We’ve likely all had a parent, teacher, coach, or boss say to us at some point, “If at first you don’t succeed, try, try again.” In life, in school, on the field, or on the job, this philosophy encourages perseverance. For an enrollment marketer, it’s the basis for a results-driven strategy.
Not all students who enroll in a higher education program do so the first time around on a query, but that’s not to say that they won’t at some point. In fact, our research tells us that approximately 80 percent of prospective students who inquired about an institution, but did not immediately enroll, indicated that they intend to go to school in the near future. If you don’t try and try again to engage and enroll the students you’ve already connected with, it’s a missed opportunity for both of you.
Re-engage to remarket
Remarketing—that is, a strategic re-engagement program utilizing your unconverted inquiry database—can be one of your most valuable marketing tools. This database of unconverted inquiries can be defined as prospective students who expressed interest in your institution but then became unresponsive and did not enroll. While remarketing has proven to be very successful for our clients, we find that many institutions today underutilize this segment out of preference for new inquiries.
Consider that more than 60 percent of institutions we surveyed said they have no formal process in place for re-engaging unconverted inquiries. About one-third of the surveyed institutions said they thought it was easier to buy new inquiries than nurture unconverted ones.
For some institutions, remarketing is a critically strategic engagement channel. While it requires dedication and time, remarketing has the ability to enroll more prospective students at a higher conversion rate than do other channels. For these institutions, remarketing is more than an occasional postcard or email sent to prospective students in the unconverted inquiry database. It is a data-driven initiative that has been optimized and tested to yield impressive results.
How does remarketing work?
A successful remarketing program typically begins with segmentation. By applying data analytics, you can score, verify, and categorize your inquiries into a tiered structure based on each prospect’s fit within your institution and the likelihood that he or she will ultimately enroll.
To identify high intenders, we recommend using your existing students and graduates as a model for success. Next, match the unconverted inquiries in your house file that most closely fit the profile of your successful student model and then score them accordingly to create a hierarchy of highest to lowest intenders.
These tiers will then fuel your outreach strategy. For example, inquiries who fall into your top tier may receive a higher frequency of outreach, whereas others may receive less frequent communications if they’re already less inclined to engage based on your scoring. It’s this strategic cadence that we find often helps drive results and allows institutions to use their budgets most effectively.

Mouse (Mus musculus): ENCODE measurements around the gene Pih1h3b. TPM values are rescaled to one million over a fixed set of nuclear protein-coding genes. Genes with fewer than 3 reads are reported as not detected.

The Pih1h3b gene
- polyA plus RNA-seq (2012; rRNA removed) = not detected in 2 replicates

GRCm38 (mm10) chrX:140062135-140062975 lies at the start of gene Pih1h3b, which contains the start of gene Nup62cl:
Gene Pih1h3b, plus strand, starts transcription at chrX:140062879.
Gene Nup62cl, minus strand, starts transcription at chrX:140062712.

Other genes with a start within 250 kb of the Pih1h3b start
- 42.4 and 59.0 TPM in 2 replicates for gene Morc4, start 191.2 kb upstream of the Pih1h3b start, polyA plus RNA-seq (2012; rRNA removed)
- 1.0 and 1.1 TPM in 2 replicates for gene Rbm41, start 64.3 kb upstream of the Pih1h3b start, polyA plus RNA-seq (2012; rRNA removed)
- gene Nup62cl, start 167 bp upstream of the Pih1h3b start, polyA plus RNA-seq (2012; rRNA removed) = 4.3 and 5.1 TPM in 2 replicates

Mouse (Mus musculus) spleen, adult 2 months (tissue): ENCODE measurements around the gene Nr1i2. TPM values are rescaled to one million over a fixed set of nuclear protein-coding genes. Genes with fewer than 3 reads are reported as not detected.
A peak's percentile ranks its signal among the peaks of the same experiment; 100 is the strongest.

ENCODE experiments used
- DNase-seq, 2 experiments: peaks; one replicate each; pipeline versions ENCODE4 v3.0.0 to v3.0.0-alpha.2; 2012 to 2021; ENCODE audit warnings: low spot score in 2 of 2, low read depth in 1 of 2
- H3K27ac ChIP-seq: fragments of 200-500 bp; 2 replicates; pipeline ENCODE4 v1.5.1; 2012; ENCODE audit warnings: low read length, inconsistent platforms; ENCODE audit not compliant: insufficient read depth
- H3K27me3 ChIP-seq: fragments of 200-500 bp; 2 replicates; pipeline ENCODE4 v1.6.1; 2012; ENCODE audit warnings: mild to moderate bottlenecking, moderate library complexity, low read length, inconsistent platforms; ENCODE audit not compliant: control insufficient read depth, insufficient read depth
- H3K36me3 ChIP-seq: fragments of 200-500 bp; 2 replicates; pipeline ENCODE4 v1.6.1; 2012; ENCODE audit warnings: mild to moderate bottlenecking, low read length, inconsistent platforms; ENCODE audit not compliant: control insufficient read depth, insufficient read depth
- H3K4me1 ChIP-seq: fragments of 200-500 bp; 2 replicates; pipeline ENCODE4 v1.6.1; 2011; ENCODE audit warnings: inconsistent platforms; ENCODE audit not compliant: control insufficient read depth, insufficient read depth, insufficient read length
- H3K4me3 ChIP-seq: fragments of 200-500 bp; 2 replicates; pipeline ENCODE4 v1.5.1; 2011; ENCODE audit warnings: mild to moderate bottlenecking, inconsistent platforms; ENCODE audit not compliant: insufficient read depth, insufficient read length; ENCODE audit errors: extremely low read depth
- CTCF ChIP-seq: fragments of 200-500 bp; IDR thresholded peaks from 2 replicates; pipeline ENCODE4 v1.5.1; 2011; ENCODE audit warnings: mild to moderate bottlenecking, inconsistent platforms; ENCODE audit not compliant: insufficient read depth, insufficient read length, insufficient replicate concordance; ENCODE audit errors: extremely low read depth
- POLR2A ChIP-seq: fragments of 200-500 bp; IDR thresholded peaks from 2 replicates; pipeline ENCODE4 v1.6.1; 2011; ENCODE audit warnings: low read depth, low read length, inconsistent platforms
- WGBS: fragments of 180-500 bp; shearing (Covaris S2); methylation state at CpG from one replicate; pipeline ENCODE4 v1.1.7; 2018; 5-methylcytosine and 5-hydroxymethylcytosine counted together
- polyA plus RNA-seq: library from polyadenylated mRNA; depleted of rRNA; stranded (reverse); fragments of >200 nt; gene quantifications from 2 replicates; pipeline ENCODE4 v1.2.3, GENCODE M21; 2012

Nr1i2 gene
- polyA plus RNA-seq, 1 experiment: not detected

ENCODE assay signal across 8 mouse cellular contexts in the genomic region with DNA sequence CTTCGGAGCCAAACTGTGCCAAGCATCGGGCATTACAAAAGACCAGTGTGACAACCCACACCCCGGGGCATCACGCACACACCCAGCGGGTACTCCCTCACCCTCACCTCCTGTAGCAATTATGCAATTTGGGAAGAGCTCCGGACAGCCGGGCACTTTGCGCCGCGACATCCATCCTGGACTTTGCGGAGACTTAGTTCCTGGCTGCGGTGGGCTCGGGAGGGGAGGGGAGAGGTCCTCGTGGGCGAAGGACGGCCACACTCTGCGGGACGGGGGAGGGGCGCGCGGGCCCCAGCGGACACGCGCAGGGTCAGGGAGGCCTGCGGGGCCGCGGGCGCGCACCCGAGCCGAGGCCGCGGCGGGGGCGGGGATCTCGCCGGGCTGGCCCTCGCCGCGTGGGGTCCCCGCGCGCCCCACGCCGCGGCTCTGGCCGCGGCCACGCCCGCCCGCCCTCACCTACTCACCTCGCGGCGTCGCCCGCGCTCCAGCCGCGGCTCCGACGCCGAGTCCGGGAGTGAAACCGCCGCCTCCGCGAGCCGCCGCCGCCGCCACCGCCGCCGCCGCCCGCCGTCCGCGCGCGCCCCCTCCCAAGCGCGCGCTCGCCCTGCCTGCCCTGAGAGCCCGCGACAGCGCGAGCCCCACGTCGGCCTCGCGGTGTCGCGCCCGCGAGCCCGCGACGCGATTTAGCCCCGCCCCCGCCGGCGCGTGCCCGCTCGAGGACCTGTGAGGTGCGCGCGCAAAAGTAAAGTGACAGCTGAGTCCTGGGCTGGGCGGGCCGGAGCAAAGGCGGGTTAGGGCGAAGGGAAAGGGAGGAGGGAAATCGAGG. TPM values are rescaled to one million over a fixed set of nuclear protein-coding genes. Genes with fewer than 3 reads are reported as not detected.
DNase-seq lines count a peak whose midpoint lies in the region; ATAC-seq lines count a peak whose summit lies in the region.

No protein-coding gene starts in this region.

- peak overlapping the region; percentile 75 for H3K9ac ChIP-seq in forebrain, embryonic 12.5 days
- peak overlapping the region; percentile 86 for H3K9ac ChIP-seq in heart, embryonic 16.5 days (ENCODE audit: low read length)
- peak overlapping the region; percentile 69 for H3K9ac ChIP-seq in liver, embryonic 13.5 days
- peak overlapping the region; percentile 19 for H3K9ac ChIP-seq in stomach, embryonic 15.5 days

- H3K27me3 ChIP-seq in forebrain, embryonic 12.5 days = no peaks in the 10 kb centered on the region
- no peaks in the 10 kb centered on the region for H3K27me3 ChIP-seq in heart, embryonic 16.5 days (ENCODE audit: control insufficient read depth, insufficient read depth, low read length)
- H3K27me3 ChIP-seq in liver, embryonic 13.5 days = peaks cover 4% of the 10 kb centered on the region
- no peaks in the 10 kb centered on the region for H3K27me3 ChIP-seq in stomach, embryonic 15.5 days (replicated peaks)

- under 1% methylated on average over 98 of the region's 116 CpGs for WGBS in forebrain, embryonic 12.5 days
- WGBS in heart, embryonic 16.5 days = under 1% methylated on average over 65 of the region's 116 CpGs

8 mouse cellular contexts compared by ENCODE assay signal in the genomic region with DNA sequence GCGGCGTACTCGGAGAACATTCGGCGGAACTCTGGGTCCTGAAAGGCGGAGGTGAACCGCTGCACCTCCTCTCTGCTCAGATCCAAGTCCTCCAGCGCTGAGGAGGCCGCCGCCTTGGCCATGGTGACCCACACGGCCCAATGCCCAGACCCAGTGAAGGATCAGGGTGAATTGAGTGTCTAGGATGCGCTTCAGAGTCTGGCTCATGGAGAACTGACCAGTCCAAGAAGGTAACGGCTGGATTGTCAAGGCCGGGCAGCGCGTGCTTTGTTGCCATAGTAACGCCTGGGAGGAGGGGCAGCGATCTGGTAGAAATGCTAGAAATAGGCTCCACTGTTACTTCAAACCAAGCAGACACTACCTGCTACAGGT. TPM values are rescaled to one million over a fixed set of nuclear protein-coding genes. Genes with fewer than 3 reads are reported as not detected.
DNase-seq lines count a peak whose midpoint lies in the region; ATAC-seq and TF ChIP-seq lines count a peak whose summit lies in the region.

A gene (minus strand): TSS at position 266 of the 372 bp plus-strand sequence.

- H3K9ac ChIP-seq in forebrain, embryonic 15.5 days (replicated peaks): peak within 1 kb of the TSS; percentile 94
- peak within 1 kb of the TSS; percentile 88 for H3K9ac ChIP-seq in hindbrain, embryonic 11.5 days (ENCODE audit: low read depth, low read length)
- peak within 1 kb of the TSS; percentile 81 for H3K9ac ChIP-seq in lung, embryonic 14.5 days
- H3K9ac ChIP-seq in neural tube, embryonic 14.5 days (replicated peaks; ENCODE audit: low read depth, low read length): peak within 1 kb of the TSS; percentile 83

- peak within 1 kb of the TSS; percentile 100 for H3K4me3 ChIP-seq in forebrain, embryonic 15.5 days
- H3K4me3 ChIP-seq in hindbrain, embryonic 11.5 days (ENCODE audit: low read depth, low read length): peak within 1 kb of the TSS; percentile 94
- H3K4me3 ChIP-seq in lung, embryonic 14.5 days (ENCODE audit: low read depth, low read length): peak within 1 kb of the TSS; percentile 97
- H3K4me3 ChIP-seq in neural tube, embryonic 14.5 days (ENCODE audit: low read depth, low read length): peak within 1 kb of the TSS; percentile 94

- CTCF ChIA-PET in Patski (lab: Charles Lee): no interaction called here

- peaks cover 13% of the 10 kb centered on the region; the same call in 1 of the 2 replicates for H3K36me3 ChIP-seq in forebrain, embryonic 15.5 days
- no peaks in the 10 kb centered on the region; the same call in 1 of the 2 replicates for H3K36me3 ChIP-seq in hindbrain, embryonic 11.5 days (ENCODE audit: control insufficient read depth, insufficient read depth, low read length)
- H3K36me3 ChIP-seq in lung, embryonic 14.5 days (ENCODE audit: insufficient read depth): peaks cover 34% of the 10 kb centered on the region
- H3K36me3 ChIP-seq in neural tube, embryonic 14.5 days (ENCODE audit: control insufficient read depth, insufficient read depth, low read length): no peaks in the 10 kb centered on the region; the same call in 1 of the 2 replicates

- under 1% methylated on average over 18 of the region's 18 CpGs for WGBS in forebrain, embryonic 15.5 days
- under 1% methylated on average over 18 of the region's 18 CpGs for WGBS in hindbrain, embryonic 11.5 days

Personalization in remarketing messages is also important. It is interesting to note that roughly 48 percent of institutions that have a remarketing strategy in place said that all unconverted inquiries are treated the same. Remarketing presents an opportunity to tailor and test outreach by tier and by student to determine which messaging is the most effective. For example, when it comes to remarketing through direct mail, tier A inquiries could receive a personalized letter and tier B inquiries could receive a standard direct mail piece.
It’s simple. Remarketing drives results. In fact, we have seen programs where remarketing inquiries generated a 20 to 30 percent higher conversion rate than first-time prospects. One client institution saw 25 percent of its overall enrollments over a two-year period come directly from remarketing.
Remarketing can also help you increase revenue. We have seen institutions that use remarketing realize a 20 to 25 percent increase in enrollment, which translates to an increase in tuition dollars. Plus, when institutions maximize the potential of their existing database investment, they can then reinvest their remaining budget into other marketing channels and campaigns.
We refer to prior prospects as those students who are “inclined, but inactive.” For whatever reasons, they need additional outreach and support to progress through the enrollment phase and become active students. Whether it’s a one-time message or a series of communications, often it’s as simple as giving these inclined-but-inactive prospects an easy way to reconnect with your brand and reminding them why they inquired in the first place. To re-engage these prospective students, you need to try and try again, leading to successful outcomes for both your institution and your prospective students.
Brett Tippetts is vice president of client services at Helix Education and has nearly two decades of marketing and advertising experience developing brand strategies and delivering campaigns that inspire action.
© This article was reprinted from Recruitment and Retention Newsletter with permission by The National Center for Student Life, A Division of Magna Publications, Inc.
Posted on May 18, 2015